Proof of Work
A series of tokens linked to precise measures of abstract artistic effort.
Associated with each token is a video and an image; each graphic pixel in the image corresponds to one keypress, and the video documents the process of production.
Each token is a unique 1/1, and is minted through a custom contract with a fixed limit of 50 tokens. The first edition, Binary Random, sold out May 20. Three initial explorations released on OpenSea in March 2020 are also sold out.
Blue Duration is the second edition in the project. Time elapsed between keypresses modulates brightness of colour, with the aim being the production of an image of solid colour. The series was produced daily and ended when one image could not be completed in one day.
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1x1 Blue Duration
2x2 Blue Duration
4x4 Blue Duration
8x8 Blue Duration
16x16 Blue Duration
32x32 Blue Duration
64x64 Blue Duration
128x128 Blue Duration
Blue Duration Process
Time between keypresses dictates the intensity of the colour; darker = faster, lighter = slower. The artist aims to fill the canvas with even colour, but as the scale of the task expands this becomes increasingly difficult.
The varying shades of blue that appear in the image attest to the manual process of production; dark pixels signal a slipped finger, bright blue ones moments where the artist is lost in thought. The production process is a sort of mental challenge, a meditation, and a moment to reflect on the nature of artwork created through the computer.
1x1 Binary Random
2x2 Binary Random
4x4 Binary Random
8x8 Binary Random
16x16 Binary Random
32x32 Binary Random
64x64 Binary Random
128x128 Binary Random
256x256 Binary Random
512x512 Binary Random
Binary Random Process
Images are generated in a custom software, which receives keypresses and fills in the colour of a graphic pixel. The generation process is recorded, and video of the process is included with each token.
The artist attempts to enter values randomly while generating the image. True randomness is difficult even for computers to produce, and coupled with the visual feedback, patterns and structures appear in the image that attest to the manual process of creation.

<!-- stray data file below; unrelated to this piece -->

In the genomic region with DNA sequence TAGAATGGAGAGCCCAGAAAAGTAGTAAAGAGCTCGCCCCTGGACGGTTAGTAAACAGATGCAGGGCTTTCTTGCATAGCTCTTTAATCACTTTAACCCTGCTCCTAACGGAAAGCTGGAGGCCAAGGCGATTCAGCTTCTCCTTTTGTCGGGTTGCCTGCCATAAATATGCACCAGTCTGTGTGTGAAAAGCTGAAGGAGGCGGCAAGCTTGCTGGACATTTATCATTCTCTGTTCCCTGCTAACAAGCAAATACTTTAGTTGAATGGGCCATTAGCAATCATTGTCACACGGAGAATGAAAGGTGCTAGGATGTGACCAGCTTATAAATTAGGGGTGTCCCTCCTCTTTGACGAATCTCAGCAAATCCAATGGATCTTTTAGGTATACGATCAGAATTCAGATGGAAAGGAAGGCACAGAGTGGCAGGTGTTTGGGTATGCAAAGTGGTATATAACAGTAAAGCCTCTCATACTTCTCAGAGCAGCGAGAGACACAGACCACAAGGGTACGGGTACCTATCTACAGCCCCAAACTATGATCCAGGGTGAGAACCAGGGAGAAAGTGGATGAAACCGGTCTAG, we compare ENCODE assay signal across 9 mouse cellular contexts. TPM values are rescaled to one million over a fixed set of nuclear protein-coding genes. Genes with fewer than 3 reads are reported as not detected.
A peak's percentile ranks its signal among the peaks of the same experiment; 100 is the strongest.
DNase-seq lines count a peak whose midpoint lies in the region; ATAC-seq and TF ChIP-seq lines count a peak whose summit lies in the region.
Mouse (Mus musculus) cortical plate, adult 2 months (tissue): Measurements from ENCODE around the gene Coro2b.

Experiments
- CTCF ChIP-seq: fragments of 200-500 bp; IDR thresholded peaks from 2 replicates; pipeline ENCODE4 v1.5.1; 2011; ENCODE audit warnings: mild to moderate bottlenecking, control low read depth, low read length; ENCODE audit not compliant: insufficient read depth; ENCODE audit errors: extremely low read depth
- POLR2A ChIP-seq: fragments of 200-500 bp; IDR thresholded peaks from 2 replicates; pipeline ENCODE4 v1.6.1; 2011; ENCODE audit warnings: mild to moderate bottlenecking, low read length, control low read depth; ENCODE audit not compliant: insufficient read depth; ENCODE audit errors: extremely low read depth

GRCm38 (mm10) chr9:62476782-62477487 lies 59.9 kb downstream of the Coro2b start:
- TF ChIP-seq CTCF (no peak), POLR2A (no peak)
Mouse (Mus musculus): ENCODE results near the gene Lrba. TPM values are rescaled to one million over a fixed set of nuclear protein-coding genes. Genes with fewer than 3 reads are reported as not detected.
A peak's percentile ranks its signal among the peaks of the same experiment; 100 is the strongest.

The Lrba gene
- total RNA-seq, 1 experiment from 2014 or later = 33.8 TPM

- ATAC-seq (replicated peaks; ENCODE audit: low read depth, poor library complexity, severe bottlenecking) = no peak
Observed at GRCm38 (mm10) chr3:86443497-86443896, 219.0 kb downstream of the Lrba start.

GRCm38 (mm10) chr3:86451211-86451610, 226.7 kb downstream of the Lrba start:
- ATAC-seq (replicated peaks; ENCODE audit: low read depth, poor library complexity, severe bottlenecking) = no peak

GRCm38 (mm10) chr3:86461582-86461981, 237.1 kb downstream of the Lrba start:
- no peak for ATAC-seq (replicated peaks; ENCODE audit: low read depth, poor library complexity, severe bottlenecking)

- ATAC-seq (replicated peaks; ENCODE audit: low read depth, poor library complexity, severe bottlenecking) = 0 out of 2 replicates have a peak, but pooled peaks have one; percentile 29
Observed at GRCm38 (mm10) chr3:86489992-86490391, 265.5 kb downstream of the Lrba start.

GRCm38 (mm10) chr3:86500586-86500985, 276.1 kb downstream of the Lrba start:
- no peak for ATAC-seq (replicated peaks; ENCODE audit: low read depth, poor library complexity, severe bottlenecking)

Proof of Work a series of explorations mapping physical effort to digital image. Tokens are minted on a custom contract under token name Proof of Work, with a hard-coded limit of 50 tokens.
The series references the durational work of artists such as Tehching Hsieh and the anti-retinal work of Marcel Duchamp. Expanding on these ideas, the series results in works that visually attest to the precise amount of work required in their production.
The series continues the artist's exploration of software guiding physical gesture. In www.grinduberairbnb.exposed the artist guides performers to gesture and move via smartphone-based graphical instructions. In A Heart From Space, participants draw shapes with their GPS positions, using a shared interface to arrange themselves in a field.
In Proof of Work, the scale is reduced to keypresses, but the principle remains; the software defines a gesture which the human must provide; one graphic pixel, one keypress. Each set of images in the series starts with a 1x1 pixel canvas, and doubles each day until one image cannot be completed in one day.
In Binary Random, the artist aims to produce random values, which is a task even computers struggle to achieve accurately. The artist inevitably fails at producing true randomness, patterns appearing in the image which attest to the manual process of creation.
In Blue Duration, time elapsed between keypresses maps to intensity of colour. The artist aims to produce images of solid colour, but this challenge is also be beyond the reach of the human, small variations in timing becoming visible in shades of blue.
Jonathan Chomko is an artist working with and against technology. His works examine the seam between the physical and digital worlds, exploring how digital forces act upon the physical world, and how physical phenomena are modulated as they enter the digital realm.
Public works have been presented in Bristol, London, Tokyo, Austin and Paris, working in collaboration with city councils and festivals. Installation works have been shown at the Sydney Opera House, the Museum of 21st Century Arts in Rome, the London Design Museum and the Victoria & Albert Museum in London. Works have been commissioned by institutions such as the UK Space Agency and Historic Royal Palaces, and have been supported by the Conseil des Arts de Montreal and the Canada Council for the Arts.